Equinix proves Brexit wrong with acquisition of British data centre hub
Increasing data traffic in the UK and need for interconnections leads to investment to facilitate the movement of data worldwide.
Equinix’s fierce expansion plans led the company to buy a data centre in London, the eight in the British capital, as demand for digital infrastructure connectivity continues to increase despite Brexit.
The facility located in Slough was purchased from IO UK who had opened the data centre less than two years ago, in June 2015.
The data centre will be renamed LD10 and will join three other Equinix data centres in Slough (LD4, LD5 and LD6). Financial details have not been disclosed.
The data centre sits in a piece-of-land measuring 4.91 aces. The shell has a total floor area of 112,000 sqf of which 43,670 sqf are being used as colocation space. The remaining space corresponds to offices (12,805 sqf) and other areas as well as space for further expansion of the server halls.
The IT load reaches up to 9.6 MW and cooling is done though air cooled chillers. The facility adds approximately 350 cabinets of sold capacity to Equinix’s portfolio and a total colocation space of approximately 3,340 cabinets once the facility is completely built out.
For the period to December 31, 2015, which is the last fully reported financial period, IO UK generated revenues of approximately $1.4m.
The acquisition agreement was signed on January 7, 2017 and the acquisition was completed on February 3, 2017.
The Slough campus has a latency of 30 milliseconds to New York and 4 milliseconds to Frankfurt.
Equinix said the hub will help to address growing market demand in the UK and the EMEA region. According to TechUK, the UK accounts for 11.5% of global cross-border data flows in 2015, compared with 3.9% of global GDP and 0.9% of global population.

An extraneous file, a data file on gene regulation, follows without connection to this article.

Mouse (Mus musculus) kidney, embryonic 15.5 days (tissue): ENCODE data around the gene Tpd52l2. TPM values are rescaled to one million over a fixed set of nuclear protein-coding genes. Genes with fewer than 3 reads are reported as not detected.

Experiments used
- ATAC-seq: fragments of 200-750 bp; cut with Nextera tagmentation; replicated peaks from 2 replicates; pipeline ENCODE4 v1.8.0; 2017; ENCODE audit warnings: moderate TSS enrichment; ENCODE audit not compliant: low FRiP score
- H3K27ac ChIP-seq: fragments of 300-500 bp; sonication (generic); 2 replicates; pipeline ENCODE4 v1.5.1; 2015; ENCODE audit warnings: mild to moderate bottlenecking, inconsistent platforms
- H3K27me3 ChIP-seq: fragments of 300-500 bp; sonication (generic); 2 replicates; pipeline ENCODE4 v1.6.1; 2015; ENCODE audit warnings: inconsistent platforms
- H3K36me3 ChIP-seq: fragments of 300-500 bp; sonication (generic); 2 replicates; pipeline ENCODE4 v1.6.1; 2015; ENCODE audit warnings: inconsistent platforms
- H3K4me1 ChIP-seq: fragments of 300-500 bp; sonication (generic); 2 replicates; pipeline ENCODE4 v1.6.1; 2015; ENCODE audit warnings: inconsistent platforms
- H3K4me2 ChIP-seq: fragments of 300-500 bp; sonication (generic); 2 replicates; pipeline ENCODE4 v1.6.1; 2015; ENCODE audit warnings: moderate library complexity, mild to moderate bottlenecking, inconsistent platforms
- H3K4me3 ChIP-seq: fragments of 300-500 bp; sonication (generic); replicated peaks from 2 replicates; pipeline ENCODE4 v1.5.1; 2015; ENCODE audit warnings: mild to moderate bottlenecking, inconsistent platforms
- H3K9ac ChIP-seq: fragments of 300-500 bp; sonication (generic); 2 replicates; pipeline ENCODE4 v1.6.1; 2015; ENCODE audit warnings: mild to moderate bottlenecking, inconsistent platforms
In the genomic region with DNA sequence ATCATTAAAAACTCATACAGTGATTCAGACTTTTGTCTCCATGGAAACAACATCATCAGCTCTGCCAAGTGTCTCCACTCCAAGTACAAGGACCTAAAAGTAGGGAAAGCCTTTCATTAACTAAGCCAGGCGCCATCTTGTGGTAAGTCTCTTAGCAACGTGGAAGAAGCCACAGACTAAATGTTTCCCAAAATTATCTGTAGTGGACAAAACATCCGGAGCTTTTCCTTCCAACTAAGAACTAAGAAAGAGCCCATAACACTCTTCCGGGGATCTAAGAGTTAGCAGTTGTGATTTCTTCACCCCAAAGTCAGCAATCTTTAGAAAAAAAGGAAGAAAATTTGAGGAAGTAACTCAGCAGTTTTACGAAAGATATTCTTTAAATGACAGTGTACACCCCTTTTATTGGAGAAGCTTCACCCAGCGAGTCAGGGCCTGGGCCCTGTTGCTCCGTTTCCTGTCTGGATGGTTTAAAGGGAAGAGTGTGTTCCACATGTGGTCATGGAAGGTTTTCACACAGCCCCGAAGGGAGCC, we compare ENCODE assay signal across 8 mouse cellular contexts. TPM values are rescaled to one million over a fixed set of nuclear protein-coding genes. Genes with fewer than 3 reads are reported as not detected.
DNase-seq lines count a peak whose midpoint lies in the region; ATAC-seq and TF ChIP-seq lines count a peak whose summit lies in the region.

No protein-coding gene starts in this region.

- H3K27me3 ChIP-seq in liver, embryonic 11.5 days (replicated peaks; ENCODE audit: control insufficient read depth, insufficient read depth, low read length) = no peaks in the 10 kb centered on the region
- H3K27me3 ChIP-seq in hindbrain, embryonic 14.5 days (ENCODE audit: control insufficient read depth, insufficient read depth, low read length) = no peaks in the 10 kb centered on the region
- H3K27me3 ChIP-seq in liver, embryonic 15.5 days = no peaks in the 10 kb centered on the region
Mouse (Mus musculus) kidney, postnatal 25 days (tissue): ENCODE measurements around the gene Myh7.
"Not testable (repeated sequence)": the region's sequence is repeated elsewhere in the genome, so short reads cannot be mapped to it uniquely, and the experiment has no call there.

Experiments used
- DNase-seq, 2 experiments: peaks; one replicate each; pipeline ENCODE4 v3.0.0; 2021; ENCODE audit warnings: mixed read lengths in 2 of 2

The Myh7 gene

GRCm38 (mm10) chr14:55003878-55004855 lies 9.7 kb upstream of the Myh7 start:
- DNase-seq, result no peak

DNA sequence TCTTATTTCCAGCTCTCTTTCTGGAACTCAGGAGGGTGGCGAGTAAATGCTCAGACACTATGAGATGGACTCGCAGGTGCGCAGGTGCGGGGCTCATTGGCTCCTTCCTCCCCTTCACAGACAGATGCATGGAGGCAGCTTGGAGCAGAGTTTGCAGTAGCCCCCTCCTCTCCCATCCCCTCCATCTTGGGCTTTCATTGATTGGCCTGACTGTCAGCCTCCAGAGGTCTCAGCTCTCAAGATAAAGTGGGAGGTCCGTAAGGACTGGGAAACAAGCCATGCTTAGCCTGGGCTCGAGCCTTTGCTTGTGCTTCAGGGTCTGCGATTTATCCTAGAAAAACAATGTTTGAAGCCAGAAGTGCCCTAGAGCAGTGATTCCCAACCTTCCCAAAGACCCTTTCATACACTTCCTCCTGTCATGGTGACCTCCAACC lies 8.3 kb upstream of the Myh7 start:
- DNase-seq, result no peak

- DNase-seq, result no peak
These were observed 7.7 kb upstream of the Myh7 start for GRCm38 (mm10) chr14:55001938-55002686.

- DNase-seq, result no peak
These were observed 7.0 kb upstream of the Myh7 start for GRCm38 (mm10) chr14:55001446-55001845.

Cross-border data flows for the UK increased 28 times between 2005 and 2015 and are expected to grow another 5 times through 2021.
With this transaction Equinix now operates 147 IBX data centres in 40 markets. This will soon top over 175 facilities in 43 markets once the $3.6bn acquisition of Verizon’s data centres in the Americas is finalised.
Eric Schwartz, EMEA president of Equinix, said: “London remains a global economic engine, with leading enterprises and cloud service providers making it a primary hub for IT infrastructure.
“Adding additional interconnection and capacity in this market enables local and international customers to leverage Platform Equinix to meet their changing business needs – whether that is to connect to networks, clouds, or financial markets – Equinix is the place to be.”
Speaking to Data Economy, James Maudslay, global head for insurance at Equinix, said the “Equinix empire” focus for 2017 is about showing the concept of interconnection, explaining the edge, the IoT, and other trends impacting the market.
He said: “We started about 18/24 months ago, to look much more directly at the concept of interconnection. The company has always been about connecting partners together.
“Originally it was the fiber networks in the US and elsewhere to connect them together so they could pass data between them.
“Then it matured to other things and especially in the financial services and foreign exchange markets where we have this very substantial system in London, New York and Tokyo, for example.”
He said that what has happened is that the “advent of new types of technologies such as the cloud” has meant that people had to refocus what they can do with these things.
“As a result, which we are looking very heavily at this concept of interconnection, or what we have called, the interconnection oriented architecture.
“The idea of that being a fundamental in the digital age which we believe we are heading to very quickly.”